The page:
To draw mountains simply until they begin to disappear—that is how Jonathan Bragdon elegantly describes the process through which his landscape pictures come into being. At the center of Bragdon’s work—crafted in words, drawings, photographic self-definitions and poems—lies not so much his subject but the emotions it elicits within him. Bragdon expresses such feelings both playfully and earnestly to approach the real theme of his art—existence—a concept philosopher Martin Heidegger has defined as “being there” or “being-in-the-world.” On the occasion of his exhibition at Kunstmuseum Appenzell for which this book has been published, Bragdon created “landscape portraits” whose graphic simplicity belies the sublime dignity of the ideals they bring to life. In doing so he worked in the long tradition of graphic landscape artists and channeled the grand ambition of alpine chroniclers such as Caspar David Friedrich, Paul Cézanne and Ferdinand Hodler. While Bragdon’s “Landscapes” and “Consciousness Portraits” both focus on the visible, those experiences that can only be felt are his primary concern. In his large-scale graphite drawings where the concrete and the abstract hold equal sway, the invisible becomes visible.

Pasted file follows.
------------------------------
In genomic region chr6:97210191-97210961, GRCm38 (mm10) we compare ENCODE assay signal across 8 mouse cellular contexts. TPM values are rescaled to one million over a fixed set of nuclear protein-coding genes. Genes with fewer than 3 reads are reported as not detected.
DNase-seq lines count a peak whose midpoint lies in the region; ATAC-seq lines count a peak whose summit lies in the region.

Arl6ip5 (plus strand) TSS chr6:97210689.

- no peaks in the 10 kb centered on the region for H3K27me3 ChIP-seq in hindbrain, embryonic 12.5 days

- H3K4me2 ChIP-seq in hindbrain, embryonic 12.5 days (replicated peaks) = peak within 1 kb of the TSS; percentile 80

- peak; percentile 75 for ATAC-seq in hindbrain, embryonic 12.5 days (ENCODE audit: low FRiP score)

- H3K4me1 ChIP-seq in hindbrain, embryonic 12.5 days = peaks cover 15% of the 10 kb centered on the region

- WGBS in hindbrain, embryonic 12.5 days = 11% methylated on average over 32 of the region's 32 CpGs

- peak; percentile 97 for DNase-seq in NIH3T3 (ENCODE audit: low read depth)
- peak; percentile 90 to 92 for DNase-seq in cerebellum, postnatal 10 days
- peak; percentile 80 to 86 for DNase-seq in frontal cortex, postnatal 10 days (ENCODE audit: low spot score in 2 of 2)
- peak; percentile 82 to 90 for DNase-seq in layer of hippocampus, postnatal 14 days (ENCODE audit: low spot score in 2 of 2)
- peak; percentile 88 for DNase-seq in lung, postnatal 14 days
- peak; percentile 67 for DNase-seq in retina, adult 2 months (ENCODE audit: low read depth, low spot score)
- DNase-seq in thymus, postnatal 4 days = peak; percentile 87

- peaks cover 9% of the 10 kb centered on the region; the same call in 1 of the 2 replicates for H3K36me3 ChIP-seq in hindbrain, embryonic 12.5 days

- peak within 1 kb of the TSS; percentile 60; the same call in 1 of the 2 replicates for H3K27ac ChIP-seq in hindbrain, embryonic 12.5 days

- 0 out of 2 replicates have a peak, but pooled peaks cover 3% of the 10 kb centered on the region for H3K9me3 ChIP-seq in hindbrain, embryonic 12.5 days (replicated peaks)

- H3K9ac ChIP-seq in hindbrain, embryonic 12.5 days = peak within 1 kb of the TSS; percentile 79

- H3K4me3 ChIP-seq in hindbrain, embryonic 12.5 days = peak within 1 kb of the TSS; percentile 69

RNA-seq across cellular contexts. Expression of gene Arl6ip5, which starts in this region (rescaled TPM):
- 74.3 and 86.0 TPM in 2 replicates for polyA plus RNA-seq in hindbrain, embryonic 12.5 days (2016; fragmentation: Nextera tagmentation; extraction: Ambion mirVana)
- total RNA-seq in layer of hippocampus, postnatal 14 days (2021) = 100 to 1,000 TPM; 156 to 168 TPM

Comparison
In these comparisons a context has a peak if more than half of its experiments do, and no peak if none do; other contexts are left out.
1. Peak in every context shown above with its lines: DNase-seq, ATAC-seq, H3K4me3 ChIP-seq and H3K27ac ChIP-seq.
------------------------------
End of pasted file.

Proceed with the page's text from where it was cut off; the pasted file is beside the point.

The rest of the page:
Edited by Roland Scotti and Heinrich Gebert Kulturstiftung Appenzell
25 x 22 cm
German / English
1. Edition 09/2016
€ 35.00 incl. VAT